Pashtun nationalism

manzoorejzWASHINGTON DIARY: Pashtun nationalism

by: Dr Manzur Ejaz, USA

Courtesy:, August 18th, 2009

Most of the time, secular Pashtun nationalists have highlighted their economic deprivation. But if the Pashtuns’ share in the army, the bureaucracy and the economy in Pakistan is higher than the proportion of their population, such an argument becomes a very hard sell.

In response to my last column (“Competing in Afghanistan”, Daily Times, August 12), a reader raised a very interesting question: what are prospects of secular Pashtun nationalism if the present turmoil across the Durand Line subsides? Although it is very difficult to make any forecasts in such a complicated and fluid situation, it appears that there are more chances that the existing state boundaries will continue to exist for a long time to come than otherwise.

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Amid chauvinists’ propaganda

by: Malik Siraj Akbar

August 17, 2009 at 6:09 pm

My recent article, A Home Grown Conflict, was published in the Times of India on August 11, 2009. In this write-up I have argued that the Balochistan conflict is a purely indigenous one rather than being ignited by India.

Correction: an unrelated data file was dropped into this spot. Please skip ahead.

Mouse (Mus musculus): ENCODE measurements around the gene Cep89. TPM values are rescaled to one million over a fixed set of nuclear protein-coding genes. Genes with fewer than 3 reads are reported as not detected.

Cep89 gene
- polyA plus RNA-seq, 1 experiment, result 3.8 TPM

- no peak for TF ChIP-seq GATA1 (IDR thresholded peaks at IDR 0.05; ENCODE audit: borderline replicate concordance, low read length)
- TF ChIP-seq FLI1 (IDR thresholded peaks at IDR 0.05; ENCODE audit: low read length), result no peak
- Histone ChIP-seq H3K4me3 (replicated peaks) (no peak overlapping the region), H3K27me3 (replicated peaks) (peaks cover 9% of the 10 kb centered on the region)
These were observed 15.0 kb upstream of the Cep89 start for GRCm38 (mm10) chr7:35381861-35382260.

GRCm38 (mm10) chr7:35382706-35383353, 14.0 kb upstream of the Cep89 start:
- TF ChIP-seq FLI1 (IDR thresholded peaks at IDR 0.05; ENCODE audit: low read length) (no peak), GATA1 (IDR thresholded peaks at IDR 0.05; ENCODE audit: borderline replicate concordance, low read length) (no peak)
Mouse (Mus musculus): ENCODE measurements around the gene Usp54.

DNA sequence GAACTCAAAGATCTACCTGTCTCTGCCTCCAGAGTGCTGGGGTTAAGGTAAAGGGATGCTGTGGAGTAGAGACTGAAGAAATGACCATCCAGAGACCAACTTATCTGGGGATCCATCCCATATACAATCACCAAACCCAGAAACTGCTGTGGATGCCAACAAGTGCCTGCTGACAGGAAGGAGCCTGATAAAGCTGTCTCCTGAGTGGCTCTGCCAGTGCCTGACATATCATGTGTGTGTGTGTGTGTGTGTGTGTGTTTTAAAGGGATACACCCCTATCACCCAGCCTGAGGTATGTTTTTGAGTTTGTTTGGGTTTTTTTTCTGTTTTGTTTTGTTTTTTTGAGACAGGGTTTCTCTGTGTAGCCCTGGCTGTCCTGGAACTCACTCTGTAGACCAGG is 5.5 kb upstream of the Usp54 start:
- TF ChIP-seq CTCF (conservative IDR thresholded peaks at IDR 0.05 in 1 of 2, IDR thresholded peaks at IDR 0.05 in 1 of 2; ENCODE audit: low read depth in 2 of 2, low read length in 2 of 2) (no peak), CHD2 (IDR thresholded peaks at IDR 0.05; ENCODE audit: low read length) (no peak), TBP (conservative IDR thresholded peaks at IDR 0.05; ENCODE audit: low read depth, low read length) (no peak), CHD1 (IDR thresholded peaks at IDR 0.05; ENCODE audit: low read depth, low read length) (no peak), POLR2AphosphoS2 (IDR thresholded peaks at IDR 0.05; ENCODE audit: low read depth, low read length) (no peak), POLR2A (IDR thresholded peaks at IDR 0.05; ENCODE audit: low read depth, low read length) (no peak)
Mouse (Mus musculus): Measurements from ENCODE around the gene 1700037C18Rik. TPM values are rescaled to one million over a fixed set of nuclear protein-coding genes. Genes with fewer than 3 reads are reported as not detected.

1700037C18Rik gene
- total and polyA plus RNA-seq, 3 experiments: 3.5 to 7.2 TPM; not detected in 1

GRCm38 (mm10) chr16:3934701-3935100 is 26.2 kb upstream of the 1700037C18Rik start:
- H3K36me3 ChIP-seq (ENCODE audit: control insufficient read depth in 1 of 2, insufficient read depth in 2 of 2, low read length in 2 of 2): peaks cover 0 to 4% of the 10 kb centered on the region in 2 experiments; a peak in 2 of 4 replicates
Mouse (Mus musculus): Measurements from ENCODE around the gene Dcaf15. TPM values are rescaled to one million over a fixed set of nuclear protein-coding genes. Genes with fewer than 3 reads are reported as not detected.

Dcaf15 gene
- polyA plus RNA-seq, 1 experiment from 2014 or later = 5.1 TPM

While the article was widely appreciated by Balochs and the supporters of the Baloch cause across Pakistan and abroad, a section of ultra-nationalist Punjabi chauvinists in Pakistan has initiated a massive abusive and threatening campaign against me.

This group of people, which regrettably, but understandably, includes several journalists as well. They insist I have committed “sedition” and proved to be an “Indian agent” by speaking ‘against Pakistan’ in an Indian newspaper. They are demanding that Pakistan Federal Union of Journalists (PFUJ) should condemn the article and constitute a legal action committee against me. Some others are endeavoring to reach my editor to get me fired from my job. In addition, the article has brought me a lot of abusive and threatening phone calls and e-mails.

In fact, it is the first time the people are getting a Baloch perspective on the Balochistan issue. In the past, the only people who reported about Balochistan were the ones who sat in air-conditioned rooms of Lahore and Islamabad. They did not know the difference between Baloch and Balochi, Kech and Turbat but still pretended to know everything about Balochistan. They tremendously mislead the public opinion. Now, they feel threatened that anti-establishment, rather than ISPR-dictated, voices are being fearlessly raised from Balochistan.

In the meanwhile I am deeply thankful to all of the senior journalists and my readers who have stood united with me in the aftermath of the publication of the article. I would also wish to thank the Times of India management for assuring me of “full professional support” in case propaganda against me gets out of control. Last but not the least; I still stand on every word of my article. I believe trouble in Balochistan is caused by Pakistan itself.